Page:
The vacuolar (H+)-ATPase: subunit arrangement and in vivo regulation

  title={The vacuolar (H+)-ATPase: subunit arrangement and in vivo regulation},
  author={Jie Qi and Yanru Wang and Michael Forgac},
  journal={Journal of Bioenergetics and Biomembranes},
The V-ATPases are responsible for acidification of intracellular compartments and proton transport across the plasma membrane. They play an important role in both normal processes, such as membrane traffic, protein degradation, urinary acidification, and bone resorption, as well as various disease processes, such as viral infection, toxin killing, osteoporosis, and tumor metastasis. V-ATPases contain a peripheral domain (V1) that carries out ATP hydrolysis and an integral domain (V0… 
An update in the structure, function, and regulation of V-ATPases: the role of the C subunit
The C subunit has very important functions in terms of controlling the regulation of the reversible dissociation of V-ATPases.
An update in the structure, function, and regulation of V-ATPases: the role of the C subunit.
The C subunit has very important functions in terms of controlling the regulation of the reversible dissociation of V-ATPases.
The Synaptic Vesicle V-ATPase: A Regulatory Link Between Loading and Fusion?
This chapter outlines the molecular pharmacology of the V-ATPase and its role in the synaptic vesicle cycle, and focuses specifically on molecular interactions between V0 subunits and synaptic vESicle trafficking proteins and their relevance to late steps in neurotransmitter release.
Vacuolar acidification relies on the combined activity of endomembrane proton pumps
Insight is gained into the role of the V-PPase for vacuolar acidification and the increased biomass of the 35S:AVP1 line is not due to constitutive overexpression, since neither RNA nor protein level and enzyme activity were elevated.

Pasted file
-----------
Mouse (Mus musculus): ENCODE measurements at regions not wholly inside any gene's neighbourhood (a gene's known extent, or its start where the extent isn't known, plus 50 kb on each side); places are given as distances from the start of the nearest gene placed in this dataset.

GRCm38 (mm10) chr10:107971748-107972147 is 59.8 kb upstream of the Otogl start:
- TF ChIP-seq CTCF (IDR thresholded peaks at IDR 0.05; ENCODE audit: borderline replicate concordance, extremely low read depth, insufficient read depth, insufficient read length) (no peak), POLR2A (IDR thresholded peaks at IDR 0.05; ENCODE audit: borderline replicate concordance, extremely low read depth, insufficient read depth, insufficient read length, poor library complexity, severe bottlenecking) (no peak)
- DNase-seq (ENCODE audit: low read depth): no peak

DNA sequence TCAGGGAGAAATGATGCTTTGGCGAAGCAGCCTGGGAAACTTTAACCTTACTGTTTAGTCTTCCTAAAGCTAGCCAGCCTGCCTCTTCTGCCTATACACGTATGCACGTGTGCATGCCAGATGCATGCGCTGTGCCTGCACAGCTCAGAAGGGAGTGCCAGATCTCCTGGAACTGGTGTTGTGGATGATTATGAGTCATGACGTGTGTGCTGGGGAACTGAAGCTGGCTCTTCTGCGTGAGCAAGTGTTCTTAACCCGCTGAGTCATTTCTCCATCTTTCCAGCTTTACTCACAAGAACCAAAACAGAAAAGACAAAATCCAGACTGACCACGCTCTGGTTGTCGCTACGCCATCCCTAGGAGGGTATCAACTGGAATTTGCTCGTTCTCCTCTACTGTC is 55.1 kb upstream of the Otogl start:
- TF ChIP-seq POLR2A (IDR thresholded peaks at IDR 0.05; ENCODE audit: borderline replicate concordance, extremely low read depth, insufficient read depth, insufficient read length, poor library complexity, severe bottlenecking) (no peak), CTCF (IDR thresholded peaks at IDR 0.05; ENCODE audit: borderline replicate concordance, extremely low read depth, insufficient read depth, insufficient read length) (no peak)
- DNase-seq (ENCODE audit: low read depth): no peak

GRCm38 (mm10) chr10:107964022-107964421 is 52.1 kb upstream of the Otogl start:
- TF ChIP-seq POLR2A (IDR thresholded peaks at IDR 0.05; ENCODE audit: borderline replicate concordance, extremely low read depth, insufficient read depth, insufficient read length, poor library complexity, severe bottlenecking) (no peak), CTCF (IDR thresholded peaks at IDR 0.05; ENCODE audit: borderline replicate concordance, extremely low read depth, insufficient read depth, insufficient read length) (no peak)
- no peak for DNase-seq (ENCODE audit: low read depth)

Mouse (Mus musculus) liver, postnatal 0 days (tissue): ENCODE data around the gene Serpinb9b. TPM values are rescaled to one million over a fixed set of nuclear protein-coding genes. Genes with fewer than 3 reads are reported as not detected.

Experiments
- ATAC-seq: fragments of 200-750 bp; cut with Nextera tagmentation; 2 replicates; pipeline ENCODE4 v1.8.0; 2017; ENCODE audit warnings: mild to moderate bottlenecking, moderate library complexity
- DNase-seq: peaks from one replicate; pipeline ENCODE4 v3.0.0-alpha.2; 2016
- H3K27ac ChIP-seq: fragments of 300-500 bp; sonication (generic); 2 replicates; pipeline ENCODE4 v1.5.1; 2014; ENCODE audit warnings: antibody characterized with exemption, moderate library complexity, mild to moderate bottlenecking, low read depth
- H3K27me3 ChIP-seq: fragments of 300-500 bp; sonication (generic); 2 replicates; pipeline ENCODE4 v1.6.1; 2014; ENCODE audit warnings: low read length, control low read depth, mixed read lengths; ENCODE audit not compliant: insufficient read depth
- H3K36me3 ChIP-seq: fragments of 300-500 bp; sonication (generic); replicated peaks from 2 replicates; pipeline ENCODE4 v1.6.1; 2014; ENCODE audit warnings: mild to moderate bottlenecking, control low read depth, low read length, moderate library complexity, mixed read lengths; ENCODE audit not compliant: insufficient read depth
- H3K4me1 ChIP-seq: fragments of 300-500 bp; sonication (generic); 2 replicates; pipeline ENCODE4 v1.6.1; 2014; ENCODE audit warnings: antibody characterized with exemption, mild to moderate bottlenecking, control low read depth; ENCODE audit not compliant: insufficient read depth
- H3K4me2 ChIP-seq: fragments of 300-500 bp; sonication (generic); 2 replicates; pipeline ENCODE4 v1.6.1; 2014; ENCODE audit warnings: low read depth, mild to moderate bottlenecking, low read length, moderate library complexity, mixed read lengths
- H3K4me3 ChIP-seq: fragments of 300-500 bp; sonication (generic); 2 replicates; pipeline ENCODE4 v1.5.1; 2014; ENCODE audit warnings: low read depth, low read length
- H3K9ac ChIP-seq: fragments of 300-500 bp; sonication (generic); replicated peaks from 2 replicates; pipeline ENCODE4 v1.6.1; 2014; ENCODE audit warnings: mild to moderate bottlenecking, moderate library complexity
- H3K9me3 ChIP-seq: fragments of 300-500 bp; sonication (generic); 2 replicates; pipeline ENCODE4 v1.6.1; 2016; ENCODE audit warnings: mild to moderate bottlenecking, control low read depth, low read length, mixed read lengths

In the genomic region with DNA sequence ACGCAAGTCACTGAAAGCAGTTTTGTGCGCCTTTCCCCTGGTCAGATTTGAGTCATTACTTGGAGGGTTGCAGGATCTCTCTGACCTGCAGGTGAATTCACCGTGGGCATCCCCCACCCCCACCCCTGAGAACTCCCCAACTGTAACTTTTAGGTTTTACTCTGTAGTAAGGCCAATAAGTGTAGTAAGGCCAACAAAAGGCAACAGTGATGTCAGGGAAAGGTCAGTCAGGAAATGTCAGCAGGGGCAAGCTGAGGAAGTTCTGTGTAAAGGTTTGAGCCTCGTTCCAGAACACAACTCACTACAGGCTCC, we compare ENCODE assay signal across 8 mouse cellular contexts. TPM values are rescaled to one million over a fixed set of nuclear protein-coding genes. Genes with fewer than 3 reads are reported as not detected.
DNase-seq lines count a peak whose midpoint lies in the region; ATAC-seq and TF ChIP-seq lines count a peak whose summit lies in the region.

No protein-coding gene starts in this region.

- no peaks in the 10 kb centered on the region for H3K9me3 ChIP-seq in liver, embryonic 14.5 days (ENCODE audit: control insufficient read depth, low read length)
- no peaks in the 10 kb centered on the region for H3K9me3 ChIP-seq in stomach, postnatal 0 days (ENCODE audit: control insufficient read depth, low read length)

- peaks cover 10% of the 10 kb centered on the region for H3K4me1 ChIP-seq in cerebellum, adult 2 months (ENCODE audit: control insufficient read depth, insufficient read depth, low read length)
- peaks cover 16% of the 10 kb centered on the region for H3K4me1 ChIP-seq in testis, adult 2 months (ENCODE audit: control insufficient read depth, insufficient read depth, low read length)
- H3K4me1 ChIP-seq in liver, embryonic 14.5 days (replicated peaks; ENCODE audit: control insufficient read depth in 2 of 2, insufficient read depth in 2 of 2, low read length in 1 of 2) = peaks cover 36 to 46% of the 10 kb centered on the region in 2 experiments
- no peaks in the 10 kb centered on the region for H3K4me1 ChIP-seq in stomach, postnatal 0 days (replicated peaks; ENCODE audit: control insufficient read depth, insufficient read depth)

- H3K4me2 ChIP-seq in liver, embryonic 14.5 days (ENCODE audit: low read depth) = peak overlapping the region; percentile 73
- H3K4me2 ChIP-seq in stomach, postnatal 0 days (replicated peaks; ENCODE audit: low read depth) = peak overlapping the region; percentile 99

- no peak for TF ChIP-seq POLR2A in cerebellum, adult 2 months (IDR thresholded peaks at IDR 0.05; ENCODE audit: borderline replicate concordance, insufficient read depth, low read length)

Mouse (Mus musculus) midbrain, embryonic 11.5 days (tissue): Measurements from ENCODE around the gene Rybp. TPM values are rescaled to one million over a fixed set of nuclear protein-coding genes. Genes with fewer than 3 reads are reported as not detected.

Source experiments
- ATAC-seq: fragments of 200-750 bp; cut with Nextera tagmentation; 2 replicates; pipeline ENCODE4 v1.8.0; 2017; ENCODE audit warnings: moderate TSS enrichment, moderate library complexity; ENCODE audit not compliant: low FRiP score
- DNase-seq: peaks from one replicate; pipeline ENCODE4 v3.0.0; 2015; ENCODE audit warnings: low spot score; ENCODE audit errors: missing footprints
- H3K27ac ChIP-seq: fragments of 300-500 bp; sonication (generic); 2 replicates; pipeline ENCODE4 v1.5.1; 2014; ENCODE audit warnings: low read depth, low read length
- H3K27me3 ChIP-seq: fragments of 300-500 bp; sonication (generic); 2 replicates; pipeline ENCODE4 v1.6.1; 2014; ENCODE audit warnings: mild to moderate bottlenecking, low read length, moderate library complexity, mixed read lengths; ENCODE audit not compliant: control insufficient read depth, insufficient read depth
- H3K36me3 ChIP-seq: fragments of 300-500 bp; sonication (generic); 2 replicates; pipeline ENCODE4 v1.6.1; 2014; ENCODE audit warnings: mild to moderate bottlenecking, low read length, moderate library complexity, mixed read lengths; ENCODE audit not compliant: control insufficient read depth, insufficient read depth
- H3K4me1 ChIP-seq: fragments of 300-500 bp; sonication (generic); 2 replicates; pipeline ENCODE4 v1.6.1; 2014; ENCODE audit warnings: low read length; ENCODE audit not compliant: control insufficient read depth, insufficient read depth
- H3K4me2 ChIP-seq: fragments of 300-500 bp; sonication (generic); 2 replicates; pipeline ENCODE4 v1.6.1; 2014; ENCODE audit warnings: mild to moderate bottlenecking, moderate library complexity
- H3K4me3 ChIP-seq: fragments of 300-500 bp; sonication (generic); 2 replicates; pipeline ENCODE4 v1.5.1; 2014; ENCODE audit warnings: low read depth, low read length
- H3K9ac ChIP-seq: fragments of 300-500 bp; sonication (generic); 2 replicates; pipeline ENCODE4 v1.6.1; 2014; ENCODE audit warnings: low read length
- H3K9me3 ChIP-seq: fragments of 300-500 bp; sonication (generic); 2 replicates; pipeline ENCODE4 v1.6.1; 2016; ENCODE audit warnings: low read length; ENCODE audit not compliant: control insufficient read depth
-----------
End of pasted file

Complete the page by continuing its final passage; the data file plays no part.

Elucidating Vacuolar H+-ATPase Subunit Interactions: A Systematic Structural Analysis
It is proposed to narrow down the interaction regions to allow for future in silica drug discovery schemes to identify novel targets for development of anti-osteolytics.
V-ATPases: Rotary Engines for Transport and Traffic
This chapter pays particular attention to the dual function of the V-ATPase in transport and trafficking.
The Peripheral Stalk of Rotary ATPases
This review describes the information regarding the organization of the peripheral stalk components of F, A, and V-ATPases, highlighting the key differences between the studied enzymes, as well as the different processes in which the structure is involved.
The V-ATPase: small cargo, large effects.
RILP regulates vacuolar ATPase through interaction with the V1G1 subunit
The data demonstrate for the first time that RILP regulates the activity of the V-ATPase through its interaction with V1G1, a component of the peripheral stalk and is fundamental for correct V- ATPase assembly.
The V-ATPase a3 Subunit: Structure, Function and Therapeutic Potential of an Essential Biomolecule in Osteoclastic Bone Resorption
This review starts with an overview on bone, highlighting the role of V-ATPases in osteoclastic bone resorption, and goes in depth into the diverse role of the a subunit, not only in proton translocation but also in lipid binding, cell signaling and human diseases.


The V-type H+ ATPase: molecular structure and function, physiological roles and regulation